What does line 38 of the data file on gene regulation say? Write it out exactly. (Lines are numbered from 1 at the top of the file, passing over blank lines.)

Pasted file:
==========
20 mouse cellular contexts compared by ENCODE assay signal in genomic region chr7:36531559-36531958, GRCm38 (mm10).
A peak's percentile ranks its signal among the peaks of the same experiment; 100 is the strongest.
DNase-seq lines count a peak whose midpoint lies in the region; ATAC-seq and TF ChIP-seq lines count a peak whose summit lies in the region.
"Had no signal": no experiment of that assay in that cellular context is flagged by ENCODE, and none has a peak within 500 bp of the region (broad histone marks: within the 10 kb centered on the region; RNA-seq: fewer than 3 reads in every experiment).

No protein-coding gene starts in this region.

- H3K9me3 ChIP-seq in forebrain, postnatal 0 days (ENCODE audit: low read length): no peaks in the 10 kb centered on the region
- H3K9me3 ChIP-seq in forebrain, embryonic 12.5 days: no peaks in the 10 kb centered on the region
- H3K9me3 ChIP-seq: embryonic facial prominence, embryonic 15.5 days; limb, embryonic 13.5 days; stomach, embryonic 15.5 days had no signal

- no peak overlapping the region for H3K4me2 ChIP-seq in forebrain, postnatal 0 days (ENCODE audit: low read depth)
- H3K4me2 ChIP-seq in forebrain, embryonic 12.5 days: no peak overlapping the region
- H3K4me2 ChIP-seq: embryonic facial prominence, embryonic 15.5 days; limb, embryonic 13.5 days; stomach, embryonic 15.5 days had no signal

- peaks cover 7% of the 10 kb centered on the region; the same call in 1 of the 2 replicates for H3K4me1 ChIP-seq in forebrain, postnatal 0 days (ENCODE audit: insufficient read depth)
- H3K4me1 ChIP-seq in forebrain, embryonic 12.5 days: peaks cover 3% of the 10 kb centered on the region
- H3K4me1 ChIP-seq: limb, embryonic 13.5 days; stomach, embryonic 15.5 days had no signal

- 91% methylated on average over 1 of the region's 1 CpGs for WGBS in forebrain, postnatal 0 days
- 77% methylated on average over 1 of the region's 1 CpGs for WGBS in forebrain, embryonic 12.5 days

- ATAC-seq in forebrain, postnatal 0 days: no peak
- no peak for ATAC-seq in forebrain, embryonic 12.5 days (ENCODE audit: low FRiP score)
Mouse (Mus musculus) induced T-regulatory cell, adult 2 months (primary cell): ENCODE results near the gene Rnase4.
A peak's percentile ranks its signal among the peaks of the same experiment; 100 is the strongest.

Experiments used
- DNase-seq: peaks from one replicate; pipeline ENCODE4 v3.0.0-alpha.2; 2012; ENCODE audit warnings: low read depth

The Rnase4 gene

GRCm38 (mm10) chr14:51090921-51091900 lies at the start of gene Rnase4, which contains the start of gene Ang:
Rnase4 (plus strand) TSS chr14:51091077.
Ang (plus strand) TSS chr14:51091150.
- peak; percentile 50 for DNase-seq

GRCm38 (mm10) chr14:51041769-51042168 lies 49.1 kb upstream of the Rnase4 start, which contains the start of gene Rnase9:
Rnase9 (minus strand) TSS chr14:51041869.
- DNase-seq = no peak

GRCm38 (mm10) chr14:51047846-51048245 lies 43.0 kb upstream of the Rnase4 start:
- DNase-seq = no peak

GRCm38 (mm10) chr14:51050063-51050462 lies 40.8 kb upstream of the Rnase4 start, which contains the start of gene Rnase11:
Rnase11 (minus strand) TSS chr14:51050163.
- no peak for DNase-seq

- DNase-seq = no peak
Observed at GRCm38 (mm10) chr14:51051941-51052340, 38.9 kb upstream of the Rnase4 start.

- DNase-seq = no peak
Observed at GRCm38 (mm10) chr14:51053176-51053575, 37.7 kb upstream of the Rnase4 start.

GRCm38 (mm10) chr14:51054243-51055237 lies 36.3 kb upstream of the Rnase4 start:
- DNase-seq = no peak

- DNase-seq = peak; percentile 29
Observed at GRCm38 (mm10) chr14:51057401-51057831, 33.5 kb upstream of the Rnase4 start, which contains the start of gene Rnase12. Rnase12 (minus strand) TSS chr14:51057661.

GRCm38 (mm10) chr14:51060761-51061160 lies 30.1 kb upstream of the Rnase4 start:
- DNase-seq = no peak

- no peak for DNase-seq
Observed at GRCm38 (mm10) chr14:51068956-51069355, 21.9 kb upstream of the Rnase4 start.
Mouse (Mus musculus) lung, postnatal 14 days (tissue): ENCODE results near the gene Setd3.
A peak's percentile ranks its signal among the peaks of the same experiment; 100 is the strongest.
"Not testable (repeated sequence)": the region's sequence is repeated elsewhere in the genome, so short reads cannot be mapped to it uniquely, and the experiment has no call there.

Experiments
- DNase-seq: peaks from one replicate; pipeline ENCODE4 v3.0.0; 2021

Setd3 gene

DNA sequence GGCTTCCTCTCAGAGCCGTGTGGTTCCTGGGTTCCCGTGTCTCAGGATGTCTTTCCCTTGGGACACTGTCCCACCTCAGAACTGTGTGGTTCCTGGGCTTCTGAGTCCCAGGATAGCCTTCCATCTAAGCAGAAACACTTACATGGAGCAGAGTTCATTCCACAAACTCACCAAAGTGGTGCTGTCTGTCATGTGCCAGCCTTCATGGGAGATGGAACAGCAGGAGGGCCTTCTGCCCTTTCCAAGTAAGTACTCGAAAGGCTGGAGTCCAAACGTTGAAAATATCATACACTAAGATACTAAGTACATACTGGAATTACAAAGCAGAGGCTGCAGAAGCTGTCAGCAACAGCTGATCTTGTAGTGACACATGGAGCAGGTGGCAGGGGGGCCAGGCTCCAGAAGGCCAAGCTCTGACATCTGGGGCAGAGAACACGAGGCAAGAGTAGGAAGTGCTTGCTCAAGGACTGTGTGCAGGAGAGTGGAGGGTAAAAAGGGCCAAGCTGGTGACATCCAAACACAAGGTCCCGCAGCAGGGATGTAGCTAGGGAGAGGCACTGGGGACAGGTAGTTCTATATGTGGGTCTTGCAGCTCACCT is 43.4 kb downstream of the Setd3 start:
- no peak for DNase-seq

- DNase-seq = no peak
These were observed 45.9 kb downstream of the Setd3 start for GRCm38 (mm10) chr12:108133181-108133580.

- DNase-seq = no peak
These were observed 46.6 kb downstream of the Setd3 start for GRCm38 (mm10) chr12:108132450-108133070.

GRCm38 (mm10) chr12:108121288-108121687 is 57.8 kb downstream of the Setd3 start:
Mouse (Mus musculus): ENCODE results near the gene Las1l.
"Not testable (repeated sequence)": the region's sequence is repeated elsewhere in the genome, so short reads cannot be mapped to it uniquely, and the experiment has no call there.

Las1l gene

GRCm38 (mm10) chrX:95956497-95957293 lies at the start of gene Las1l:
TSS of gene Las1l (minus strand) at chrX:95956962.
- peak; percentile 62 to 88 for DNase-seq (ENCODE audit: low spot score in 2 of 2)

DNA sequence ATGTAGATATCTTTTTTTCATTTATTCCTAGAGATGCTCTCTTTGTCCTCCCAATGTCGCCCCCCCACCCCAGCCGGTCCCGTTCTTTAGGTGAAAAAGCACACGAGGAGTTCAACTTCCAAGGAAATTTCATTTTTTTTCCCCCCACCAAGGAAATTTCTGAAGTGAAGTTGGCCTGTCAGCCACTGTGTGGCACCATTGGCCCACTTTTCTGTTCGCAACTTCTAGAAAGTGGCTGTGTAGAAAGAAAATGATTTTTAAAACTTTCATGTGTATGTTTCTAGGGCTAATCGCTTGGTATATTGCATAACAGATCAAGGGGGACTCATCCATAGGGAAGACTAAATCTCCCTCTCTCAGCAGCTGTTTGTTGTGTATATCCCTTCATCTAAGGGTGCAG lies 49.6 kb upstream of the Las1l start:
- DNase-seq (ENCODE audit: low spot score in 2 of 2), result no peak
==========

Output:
- DNase-seq = no peak